Mainers for Health Care rally outside the State House prior to Gov. Paul LePage's State of the State address, Tuesday, Feb. 13, 2018, in Augusta, Maine. Credit: Robert F. Bukaty | AP

The legal battle over implementation of the voter-approved expansion of Medicaid is heating up.

Advocates for expansion say Gov. Paul LePage and the Department of Health and Human Services are acting in bad faith and want the court to step in.

Maine Public senior political correspondent Mal Leary spoke with Maine Things Considered host Ed Morin.

Morin: What are the advocates asking the court to do?

Leary: Maine Equal Justice Partners, through their attorneys, are asking the Superior Court to find the state in contempt of the court order to file the expansion plan with federal regulators. They argue the governor’s letter accompanying the plan, asking that the plan be denied, shows he’s not following the court order. They’re asking that the court appoint a receiver to take over the whole process of filing the application with the federal government and to file the plan for federal consideration by the end of this month. They have filed a motion to expedite the ruling — really what they’re asking is that Justice Michaela Murphy rule from the bench on their motion.

That seems unusual, that the advocates want the court to bypass the executive branch with this independent, third-party receiver filing the expansion. What’s the rush to get the filing by the end of this month?

As you recall, it took a court case to get the LePage administration to file an expansion plan in the first place. The Supreme Court got involved. They sent the case back to the Superior Court to hold hearings and develop the facts of the dispute. The Superior Court ordered the filing with the federal government, and the governor argues he complied with that because he did file a plan for expansion — even though he also asked them to reject it at the same time. What’s driving this request for expedited action is that under federal rules, if a plan is not properly filed by the end of a quarter, even if it is eventually adopted, it will not cover any claims during this quarter by those that are later found to be eligible for coverage. So we’re talking about the potential for a number of people that should be getting benefits in this period of time that we’ve been in not being able to get them simply because of a glitch in the rules.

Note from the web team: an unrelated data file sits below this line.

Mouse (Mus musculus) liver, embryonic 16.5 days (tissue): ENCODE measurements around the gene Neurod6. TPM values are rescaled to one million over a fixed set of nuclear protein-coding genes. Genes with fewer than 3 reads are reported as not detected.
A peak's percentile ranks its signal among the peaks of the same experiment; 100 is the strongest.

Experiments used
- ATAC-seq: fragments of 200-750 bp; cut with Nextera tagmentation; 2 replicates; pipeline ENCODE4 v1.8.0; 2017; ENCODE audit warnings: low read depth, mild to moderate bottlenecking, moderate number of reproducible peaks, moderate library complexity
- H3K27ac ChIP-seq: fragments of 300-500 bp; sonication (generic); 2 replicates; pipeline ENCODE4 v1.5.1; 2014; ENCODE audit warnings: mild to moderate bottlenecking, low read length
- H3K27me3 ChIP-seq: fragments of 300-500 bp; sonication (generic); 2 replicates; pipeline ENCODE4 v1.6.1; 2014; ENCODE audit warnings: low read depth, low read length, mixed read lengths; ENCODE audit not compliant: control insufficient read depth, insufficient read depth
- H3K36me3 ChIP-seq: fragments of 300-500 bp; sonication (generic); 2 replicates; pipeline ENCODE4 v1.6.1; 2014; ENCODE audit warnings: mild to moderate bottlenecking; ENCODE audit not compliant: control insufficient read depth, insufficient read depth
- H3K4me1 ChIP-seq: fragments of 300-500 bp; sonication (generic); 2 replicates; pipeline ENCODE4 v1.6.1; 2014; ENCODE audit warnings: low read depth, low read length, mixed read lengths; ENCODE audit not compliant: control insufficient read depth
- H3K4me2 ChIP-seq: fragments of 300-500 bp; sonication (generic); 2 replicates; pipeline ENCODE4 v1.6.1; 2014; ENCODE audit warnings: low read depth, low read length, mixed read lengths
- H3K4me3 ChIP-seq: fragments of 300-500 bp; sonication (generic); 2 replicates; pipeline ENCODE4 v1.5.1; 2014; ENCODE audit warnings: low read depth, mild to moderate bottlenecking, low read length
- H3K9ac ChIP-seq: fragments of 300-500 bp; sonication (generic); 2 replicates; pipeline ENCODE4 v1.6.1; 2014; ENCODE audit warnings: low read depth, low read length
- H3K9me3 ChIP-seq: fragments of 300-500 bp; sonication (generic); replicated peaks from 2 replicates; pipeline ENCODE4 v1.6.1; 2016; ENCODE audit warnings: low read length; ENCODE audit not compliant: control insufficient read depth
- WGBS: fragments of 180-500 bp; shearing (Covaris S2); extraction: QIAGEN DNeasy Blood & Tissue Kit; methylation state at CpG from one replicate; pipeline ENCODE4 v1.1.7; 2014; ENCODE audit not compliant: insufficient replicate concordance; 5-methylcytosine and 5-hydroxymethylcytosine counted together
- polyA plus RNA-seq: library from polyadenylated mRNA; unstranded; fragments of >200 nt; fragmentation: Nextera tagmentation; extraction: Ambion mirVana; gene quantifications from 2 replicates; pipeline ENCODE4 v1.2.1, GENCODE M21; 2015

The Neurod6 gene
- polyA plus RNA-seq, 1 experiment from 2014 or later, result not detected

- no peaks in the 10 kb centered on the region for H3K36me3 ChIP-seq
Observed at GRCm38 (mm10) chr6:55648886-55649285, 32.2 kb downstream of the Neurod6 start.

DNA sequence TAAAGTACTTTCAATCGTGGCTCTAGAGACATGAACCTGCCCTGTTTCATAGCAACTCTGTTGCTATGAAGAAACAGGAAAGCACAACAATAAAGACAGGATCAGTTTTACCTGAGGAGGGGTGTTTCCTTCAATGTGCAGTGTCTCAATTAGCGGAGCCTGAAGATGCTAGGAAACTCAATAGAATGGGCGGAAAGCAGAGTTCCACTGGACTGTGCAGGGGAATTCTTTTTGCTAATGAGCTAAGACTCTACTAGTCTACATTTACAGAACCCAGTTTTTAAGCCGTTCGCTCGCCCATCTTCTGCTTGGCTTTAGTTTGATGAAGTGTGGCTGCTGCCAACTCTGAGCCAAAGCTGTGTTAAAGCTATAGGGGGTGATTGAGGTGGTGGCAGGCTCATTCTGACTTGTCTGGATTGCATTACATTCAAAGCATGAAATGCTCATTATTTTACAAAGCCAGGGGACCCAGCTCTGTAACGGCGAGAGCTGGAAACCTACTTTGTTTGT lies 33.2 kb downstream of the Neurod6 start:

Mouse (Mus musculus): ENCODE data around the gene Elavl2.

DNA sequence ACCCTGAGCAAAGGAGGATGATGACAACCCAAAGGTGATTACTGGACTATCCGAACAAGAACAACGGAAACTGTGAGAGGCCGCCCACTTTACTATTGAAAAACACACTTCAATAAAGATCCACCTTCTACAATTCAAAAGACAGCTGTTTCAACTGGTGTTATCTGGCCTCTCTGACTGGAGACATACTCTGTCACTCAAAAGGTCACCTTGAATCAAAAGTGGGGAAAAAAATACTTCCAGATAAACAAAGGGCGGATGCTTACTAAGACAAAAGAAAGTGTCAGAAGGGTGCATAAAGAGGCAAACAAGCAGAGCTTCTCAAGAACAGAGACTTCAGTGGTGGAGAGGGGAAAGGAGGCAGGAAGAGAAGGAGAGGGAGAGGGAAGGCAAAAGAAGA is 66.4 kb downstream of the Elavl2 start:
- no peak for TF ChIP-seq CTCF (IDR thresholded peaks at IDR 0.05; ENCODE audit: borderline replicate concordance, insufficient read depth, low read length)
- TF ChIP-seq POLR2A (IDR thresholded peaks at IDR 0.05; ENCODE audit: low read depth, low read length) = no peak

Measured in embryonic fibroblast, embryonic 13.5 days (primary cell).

So what’s the next step in this legal battle?

Next week, on Sept. 24, Justice Murphy will hold a telephone conference with the various lawyers that are representing both the advocates and the governor’s office. She may choose to rule then on the advocates’ motion for a receiver and expedited action, or she may not. And of course there may be other motions filed between now and then that the justice may want to consider. And Justice Murphy will ask for written arguments in the matter as well as this whole matter proceeds forward.

This interview has been edited for clarity.

This article appears through a media partnership with Maine Public.

Follow the Bangor Daily News on Facebook for the latest Maine news.